With international tuna regulators headed for a major meeting in November, a coalition of seafood suppliers and environmental activists are supporting proposals for the first Pacific-wide harvest strategy to manage albacore stocks jointly.
The 101st Session of the Inter-American Tropical Tuna Commission (IATTC) will be held Aug. 7-11 in Victoria, British Columbia, Canada. The commission’s agenda includes an amendment to the North Pacific albacore harvest strategy, a measure for South Pacific albacore, and proposals on electronic monitoring, FADs, harvest control rules, and a Vessel Monitoring System.
“Albacore tuna accounts for a significant chunk of the $40 billion-per-year global tuna market, and demand for this species is projected to grow. That’s why it is vital that fisheries managers work to ensure the sustainability of the albacore population,” wrote Esther Wozniak and Katy Hladki of the Pew Charitable Trusts’ international fisheries project in a recent commentary.
“Together, they can create the first Pacific-wide harvest strategy to manage the stock jointly. After years of research, evaluations, and negotiations, managers are now poised to adopt a full harvest strategy this year,” they wrote.
In a statement Aug. 2, the Global Tuna Alliance, representing 49 seafood supply chain companies and retailers worldwide, said they welcome proposals to “advance science-based, sustainable management measures for albacore tuna stocks in the Eastern Pacific.
“However, whether these proposals are adopted at the meeting taking place between Aug. 7-11 August remains to be seen, with GTA Partners warning at a recent roundtable meeting that a lack of progress could have ramifications for their approach to sourcing in the region,” the group said.
Pacific albacore tuna are two separate stocks. The North Pacific albacore and South Pacific albacore are managed by two regional fisheries management organizations (RFMOs): The Inter-American Tropical Tuna Commission, which manages stocks in the eastern Pacific Ocean, and the Western-Central Pacific Fisheries Commission (WCPFC).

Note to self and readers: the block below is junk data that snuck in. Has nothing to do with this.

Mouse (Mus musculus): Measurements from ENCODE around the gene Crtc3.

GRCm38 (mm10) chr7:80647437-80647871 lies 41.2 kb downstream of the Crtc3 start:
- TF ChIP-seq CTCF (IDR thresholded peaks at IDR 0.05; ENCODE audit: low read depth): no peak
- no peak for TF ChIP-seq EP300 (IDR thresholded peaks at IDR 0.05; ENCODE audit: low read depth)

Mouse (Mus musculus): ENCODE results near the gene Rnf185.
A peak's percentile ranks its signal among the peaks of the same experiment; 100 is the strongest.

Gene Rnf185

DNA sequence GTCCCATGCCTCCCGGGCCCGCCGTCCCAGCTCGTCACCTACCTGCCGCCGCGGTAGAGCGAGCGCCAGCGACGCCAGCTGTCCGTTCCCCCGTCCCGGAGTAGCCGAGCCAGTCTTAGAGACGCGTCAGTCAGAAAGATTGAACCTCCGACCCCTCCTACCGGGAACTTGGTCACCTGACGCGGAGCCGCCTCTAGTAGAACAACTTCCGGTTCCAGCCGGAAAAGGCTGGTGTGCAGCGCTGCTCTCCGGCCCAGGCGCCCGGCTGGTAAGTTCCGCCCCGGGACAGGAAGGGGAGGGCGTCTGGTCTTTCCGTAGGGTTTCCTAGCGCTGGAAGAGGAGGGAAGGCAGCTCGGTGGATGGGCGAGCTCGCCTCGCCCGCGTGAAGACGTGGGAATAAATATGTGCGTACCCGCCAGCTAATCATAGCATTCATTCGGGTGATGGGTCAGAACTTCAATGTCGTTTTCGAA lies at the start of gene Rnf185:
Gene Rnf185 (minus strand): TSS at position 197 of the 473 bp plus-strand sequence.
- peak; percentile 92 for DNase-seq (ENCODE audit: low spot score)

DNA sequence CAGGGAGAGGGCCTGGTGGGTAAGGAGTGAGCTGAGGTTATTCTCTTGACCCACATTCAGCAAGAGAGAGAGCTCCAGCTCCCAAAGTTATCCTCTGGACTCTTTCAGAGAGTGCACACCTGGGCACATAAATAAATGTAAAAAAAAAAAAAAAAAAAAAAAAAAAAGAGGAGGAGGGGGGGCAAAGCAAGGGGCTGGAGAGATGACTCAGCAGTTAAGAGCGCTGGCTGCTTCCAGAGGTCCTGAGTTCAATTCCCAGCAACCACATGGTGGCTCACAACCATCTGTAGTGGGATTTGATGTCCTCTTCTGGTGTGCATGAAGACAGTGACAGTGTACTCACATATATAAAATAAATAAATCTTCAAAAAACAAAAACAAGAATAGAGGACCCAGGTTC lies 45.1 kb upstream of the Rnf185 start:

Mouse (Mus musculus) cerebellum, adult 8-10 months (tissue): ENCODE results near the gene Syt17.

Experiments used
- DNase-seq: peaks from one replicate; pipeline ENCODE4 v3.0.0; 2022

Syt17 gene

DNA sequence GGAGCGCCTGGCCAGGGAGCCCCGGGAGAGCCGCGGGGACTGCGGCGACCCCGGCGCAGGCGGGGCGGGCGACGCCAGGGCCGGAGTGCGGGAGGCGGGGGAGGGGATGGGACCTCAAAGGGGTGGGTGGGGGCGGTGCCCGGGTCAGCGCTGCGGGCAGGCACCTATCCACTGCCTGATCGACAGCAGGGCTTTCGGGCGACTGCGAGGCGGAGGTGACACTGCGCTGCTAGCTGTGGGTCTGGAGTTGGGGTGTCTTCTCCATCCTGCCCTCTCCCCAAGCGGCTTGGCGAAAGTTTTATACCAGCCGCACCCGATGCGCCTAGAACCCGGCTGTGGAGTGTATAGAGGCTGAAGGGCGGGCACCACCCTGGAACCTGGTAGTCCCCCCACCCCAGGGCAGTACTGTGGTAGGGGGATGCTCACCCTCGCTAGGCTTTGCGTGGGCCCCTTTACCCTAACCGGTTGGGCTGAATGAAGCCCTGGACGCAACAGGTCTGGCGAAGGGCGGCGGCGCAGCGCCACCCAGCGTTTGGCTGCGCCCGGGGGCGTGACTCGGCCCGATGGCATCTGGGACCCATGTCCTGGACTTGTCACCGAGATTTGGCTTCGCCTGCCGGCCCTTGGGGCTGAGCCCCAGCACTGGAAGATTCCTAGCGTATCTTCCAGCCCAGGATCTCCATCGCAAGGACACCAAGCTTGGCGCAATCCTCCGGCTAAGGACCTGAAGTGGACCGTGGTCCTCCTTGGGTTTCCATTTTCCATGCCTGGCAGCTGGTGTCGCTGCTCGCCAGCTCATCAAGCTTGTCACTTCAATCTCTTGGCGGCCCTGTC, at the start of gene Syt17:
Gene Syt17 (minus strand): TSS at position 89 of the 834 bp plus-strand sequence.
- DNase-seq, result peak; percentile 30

“As shared stocks, the effectiveness of management measures is somewhat dependent on both Commissions working in tandem,” according to the GTA.
“You can think of the situation like a door with two locks,” says Albert Arthur, the GTA’s director of outreach and engagement. “While WCPFC has one key, it also needs IATTC to turn its own key to unlock the measures we need for effective, sustainable management of Pacific albacore stocks.”
There is a harvest strategy now in place for the northern stock after last year’s IATTC meeting, according to the GTA.
“However, a crucial element of a harvest strategy – harvest control rules (HCRs) – were absent from the strategy,” the group says.
In early July, the WCPFC northern committee amended their NP albacore harvest strategy to include HCRs, but “ahead of the August meeting, Canada, Japan, and the U.S. have tabled a proposal to IATTC to bring its harvest strategy in line with WCPFC,” the GTA says.
“While albacore in the North Pacific Ocean are neither overfished nor experiencing overfishing – two of the distinct designations managers use to describe the state of a fishery – the adoption of a harvest strategy would establish precautionary management while the population is healthy, helping ensure that it will remain that way,” according to the Pew researchers.
“Such stability is also good for the supply chain: Fishers, processors, wholesalers and retailers can reasonably anticipate how much fish is coming in, which means consumers will see fairly consistent prices at the point of sale – and know that the fish they buy was caught sustainably.”